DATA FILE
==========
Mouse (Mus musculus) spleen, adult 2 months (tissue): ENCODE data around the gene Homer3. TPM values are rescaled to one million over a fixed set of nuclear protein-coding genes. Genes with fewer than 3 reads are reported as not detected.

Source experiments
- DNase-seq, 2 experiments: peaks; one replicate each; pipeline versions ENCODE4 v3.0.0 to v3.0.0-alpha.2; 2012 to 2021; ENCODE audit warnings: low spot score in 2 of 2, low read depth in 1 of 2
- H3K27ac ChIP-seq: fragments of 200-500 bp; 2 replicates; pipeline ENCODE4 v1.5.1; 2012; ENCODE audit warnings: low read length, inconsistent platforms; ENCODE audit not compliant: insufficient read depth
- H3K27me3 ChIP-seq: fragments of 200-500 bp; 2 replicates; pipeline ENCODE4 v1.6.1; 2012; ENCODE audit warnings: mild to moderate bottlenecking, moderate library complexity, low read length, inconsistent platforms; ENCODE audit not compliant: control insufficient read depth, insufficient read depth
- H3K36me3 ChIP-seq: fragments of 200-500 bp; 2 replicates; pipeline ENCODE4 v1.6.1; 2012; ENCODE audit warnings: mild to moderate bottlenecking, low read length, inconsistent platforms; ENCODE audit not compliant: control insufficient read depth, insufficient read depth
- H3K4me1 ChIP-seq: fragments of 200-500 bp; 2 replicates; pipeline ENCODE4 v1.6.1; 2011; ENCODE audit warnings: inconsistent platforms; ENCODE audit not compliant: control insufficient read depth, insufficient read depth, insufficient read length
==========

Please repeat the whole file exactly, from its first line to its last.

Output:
Mouse (Mus musculus) spleen, adult 2 months (tissue): ENCODE data around the gene Homer3. TPM values are rescaled to one million over a fixed set of nuclear protein-coding genes. Genes with fewer than 3 reads are reported as not detected.

Source experiments
- DNase-seq, 2 experiments: peaks; one replicate each; pipeline versions ENCODE4 v3.0.0 to v3.0.0-alpha.2; 2012 to 2021; ENCODE audit warnings: low spot score in 2 of 2, low read depth in 1 of 2
- H3K27ac ChIP-seq: fragments of 200-500 bp; 2 replicates; pipeline ENCODE4 v1.5.1; 2012; ENCODE audit warnings: low read length, inconsistent platforms; ENCODE audit not compliant: insufficient read depth
- H3K27me3 ChIP-seq: fragments of 200-500 bp; 2 replicates; pipeline ENCODE4 v1.6.1; 2012; ENCODE audit warnings: mild to moderate bottlenecking, moderate library complexity, low read length, inconsistent platforms; ENCODE audit not compliant: control insufficient read depth, insufficient read depth
- H3K36me3 ChIP-seq: fragments of 200-500 bp; 2 replicates; pipeline ENCODE4 v1.6.1; 2012; ENCODE audit warnings: mild to moderate bottlenecking, low read length, inconsistent platforms; ENCODE audit not compliant: control insufficient read depth, insufficient read depth
- H3K4me1 ChIP-seq: fragments of 200-500 bp; 2 replicates; pipeline ENCODE4 v1.6.1; 2011; ENCODE audit warnings: inconsistent platforms; ENCODE audit not compliant: control insufficient read depth, insufficient read depth, insufficient read length